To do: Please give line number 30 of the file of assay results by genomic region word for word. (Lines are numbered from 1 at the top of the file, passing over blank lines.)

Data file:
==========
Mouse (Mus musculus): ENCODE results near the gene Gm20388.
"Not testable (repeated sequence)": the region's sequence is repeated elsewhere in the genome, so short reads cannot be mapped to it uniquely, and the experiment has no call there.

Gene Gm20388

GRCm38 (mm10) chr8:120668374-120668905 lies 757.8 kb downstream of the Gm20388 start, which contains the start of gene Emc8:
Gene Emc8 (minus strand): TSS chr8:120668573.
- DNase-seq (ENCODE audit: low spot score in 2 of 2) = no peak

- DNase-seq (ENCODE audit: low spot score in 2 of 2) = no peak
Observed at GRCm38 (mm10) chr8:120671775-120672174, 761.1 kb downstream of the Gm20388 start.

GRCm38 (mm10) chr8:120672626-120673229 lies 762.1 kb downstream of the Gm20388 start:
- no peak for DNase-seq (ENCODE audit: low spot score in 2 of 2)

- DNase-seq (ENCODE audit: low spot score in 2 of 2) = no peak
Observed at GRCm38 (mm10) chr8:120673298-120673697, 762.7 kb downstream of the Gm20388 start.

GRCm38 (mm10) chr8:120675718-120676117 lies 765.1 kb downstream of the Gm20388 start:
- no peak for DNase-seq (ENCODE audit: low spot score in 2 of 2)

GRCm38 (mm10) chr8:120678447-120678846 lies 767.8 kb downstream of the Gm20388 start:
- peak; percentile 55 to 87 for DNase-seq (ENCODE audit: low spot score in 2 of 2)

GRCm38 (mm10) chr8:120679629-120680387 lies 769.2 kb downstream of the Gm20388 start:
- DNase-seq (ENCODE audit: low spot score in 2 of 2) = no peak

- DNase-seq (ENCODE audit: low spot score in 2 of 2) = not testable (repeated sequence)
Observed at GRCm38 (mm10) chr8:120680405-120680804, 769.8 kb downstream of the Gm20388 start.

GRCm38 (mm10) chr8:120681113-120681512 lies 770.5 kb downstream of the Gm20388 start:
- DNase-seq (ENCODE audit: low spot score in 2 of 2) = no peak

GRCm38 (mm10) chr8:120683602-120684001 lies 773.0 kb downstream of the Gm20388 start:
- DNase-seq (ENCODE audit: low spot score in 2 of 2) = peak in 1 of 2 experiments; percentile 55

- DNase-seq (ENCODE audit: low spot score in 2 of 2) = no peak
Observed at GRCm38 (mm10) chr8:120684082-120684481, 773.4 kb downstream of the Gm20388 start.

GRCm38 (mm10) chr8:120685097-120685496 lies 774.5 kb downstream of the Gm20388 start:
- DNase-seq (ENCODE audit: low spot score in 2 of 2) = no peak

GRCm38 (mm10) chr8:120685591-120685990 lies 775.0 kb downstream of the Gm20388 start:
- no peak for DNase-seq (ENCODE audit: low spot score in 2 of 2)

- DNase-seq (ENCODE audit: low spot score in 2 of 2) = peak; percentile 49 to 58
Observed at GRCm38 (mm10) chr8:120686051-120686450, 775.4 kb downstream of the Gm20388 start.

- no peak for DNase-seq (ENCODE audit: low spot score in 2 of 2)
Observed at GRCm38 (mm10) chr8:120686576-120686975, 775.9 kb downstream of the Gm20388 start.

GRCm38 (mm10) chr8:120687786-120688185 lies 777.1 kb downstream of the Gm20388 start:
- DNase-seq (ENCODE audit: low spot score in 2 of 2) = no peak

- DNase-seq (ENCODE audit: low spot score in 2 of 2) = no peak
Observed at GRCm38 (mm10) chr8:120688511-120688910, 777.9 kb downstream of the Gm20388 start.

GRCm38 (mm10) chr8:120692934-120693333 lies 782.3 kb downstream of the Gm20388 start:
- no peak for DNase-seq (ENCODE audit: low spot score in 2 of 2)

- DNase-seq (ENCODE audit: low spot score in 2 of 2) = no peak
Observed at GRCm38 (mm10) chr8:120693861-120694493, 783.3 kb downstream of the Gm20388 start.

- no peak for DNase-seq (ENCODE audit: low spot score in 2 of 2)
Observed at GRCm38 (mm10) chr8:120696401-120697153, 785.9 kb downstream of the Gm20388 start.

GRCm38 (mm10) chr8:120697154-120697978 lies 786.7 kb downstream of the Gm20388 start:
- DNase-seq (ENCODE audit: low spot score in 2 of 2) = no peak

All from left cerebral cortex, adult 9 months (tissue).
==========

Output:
- no peak for DNase-seq (ENCODE audit: low spot score in 2 of 2)